In the woods it was the same story. I had traction everywhere. Wet clay from morning dew that I used to coast on, I could use moderate power on. Sand and mud was almost too easy. Rough sections became almost smooth as I could roll the power on and control a wheelie through them without worry. Tight sections were no trouble as stalling was lessend. In fact I only stalled twice as I tried 3rd gear starts thinking I was in second, because I had been in 4th gear in places where I normally rode in 3rd...DOH!!

Now for the big question......How much did it hurt total power. None that I could tell. With perfect traction, I am sure your 1/4 mile time may be off a few tenths, but in all other cases you are faster because of the new found traction. The power is still there it just feels like it got spread out and is more controlled. But crack the throttle wide open and all the power I remember being there is still there. At the drag strip I did not loose once out of 7 runs. Even when I was on the right lane (damp clay as opposed to tacky on the left lane) and got off the line late, I would catch and pass the other bike or quad.

Conclusion: I would recommend this mod for anybody having difficulties with the power or traction on their bikes (weight size may be different for your application.) I was faster in the woods and on the tracks because I was more comfortable with the bike. It did not beat on me as bad and was more predictable. That in turn allowed me to have better throttle control, bike control and improved my endurance a fair bit. I enjoyed riding a whole lot more and should improve at a faster rate. Now if I can control my blisters on my hands for a 4 day weekend of riding....that may be another write up in the future.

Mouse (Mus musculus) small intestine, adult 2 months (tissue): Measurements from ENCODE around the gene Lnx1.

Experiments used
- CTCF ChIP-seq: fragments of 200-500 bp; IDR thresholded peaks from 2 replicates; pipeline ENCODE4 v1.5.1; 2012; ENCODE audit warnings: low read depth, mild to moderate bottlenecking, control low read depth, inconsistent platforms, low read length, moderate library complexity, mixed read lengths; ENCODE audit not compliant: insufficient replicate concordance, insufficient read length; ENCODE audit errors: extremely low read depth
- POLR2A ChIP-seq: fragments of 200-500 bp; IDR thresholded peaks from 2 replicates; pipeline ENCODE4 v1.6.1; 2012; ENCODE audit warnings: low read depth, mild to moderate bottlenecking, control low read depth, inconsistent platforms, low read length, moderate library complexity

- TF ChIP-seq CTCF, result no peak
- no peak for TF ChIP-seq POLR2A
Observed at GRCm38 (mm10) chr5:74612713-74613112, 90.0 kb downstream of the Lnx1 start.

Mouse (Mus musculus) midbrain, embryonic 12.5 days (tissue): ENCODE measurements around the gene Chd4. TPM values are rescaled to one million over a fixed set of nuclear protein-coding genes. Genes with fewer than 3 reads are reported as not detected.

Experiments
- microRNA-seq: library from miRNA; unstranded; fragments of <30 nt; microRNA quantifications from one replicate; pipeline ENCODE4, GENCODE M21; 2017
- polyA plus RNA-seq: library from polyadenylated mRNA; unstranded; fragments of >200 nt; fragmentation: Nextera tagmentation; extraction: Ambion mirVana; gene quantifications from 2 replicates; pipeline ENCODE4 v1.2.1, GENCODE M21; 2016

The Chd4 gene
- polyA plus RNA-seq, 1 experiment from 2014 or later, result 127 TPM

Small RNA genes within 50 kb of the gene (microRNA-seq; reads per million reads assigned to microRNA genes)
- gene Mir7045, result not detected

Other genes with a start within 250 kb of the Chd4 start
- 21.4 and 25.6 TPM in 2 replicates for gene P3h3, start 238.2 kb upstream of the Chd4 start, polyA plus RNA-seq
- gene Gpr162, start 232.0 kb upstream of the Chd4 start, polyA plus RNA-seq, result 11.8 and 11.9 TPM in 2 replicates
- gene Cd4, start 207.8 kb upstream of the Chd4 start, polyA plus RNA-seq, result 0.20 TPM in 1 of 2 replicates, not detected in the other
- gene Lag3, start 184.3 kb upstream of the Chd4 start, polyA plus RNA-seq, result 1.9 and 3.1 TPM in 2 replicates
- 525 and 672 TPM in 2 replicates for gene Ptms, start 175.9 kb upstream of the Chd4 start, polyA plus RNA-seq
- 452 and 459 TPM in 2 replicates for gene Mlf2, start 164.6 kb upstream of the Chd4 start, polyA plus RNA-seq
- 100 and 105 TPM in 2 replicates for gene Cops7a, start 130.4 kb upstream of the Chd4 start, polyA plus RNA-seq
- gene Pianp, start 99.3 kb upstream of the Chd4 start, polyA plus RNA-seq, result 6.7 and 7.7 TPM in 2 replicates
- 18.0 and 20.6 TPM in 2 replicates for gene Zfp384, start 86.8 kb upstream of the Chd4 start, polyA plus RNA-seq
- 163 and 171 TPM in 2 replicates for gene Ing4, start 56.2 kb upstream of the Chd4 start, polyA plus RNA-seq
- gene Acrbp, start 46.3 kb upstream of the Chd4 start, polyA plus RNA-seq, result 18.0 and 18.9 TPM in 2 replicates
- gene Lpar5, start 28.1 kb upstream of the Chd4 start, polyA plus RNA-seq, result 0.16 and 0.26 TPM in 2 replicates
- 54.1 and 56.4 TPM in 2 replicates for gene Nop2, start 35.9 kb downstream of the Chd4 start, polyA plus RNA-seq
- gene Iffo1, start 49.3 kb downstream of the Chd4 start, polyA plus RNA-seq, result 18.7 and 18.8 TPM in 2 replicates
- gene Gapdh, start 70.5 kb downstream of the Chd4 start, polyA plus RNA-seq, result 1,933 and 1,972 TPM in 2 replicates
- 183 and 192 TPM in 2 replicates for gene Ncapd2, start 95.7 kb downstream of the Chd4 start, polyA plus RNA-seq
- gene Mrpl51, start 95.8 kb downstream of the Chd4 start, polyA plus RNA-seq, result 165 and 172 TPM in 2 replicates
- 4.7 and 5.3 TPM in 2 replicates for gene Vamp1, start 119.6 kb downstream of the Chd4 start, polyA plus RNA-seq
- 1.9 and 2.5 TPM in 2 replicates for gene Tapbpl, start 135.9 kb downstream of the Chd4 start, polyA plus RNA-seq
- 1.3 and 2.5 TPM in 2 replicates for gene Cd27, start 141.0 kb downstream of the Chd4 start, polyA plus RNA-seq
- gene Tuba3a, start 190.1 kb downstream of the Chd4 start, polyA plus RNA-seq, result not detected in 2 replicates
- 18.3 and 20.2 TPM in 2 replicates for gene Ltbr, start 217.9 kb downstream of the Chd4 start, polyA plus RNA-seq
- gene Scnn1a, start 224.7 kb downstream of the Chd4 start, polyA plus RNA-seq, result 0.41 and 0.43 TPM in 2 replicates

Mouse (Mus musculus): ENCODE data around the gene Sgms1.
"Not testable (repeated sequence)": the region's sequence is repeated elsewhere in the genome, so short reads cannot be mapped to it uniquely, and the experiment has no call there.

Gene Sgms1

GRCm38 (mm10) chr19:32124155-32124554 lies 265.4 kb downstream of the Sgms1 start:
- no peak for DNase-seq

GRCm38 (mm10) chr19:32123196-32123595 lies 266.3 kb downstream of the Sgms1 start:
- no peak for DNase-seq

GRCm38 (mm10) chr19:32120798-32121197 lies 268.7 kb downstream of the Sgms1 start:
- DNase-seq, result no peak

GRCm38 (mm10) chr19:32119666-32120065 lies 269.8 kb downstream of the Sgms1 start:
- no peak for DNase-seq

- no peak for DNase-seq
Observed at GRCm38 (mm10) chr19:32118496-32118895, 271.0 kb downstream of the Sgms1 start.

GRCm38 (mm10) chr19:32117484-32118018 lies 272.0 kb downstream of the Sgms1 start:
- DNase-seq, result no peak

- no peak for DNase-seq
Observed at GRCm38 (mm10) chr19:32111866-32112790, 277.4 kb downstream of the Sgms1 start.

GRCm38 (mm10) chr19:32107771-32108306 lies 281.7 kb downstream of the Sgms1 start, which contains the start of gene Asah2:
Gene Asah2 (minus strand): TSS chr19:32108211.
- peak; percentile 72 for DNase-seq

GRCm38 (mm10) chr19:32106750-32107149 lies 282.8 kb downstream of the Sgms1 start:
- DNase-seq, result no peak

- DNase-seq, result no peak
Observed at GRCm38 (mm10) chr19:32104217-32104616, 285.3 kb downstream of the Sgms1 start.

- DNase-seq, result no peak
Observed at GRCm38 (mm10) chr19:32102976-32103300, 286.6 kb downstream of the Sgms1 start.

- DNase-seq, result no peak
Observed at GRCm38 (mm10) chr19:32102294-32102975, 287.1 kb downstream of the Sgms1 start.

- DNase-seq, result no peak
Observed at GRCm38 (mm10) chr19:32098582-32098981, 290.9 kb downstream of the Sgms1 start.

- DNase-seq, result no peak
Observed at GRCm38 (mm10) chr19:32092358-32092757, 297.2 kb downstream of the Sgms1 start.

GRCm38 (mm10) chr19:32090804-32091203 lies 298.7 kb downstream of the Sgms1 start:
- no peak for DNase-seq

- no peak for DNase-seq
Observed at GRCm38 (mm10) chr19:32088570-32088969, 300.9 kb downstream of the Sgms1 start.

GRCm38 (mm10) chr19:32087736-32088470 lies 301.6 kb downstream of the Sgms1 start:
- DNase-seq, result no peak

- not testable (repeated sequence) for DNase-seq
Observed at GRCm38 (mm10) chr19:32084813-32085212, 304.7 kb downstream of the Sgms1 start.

Hey thanks for the report, sounds like it worked out great for you. :banghead: I may have to get one myself. Was it easy to install?

Was it easy to install?
The Dr.D is a welded-on weight. You remove your current flywheel and put the Dr.D flywheel on. You need a flywheel puller, and if you don't have one, you can order that from DRD as well, and for a good price, too.

They require a core, but you can either send them yours up front, or have the new one shipped to you first, and have a fee charged against a credit card, which is refunded once they get yours back. The other cool thing is that if you decide you want one lighter or heavier than you bought, they will exchange it at no charge except for shipping.

Yeah, installation was easy. The factory manual has an exploded view showing the bolts and torque requirements. You need the flywheel puller and a helper to hold the rear brake or a shop rag to jam the chain and sprocket for removal and re-torquing the flywheel. It took me about 25 minutes and I did a complete oil change including cleaning the oil line screen and searching for tools (torque wrench was out being used.)

Thank you for your report :banghead: .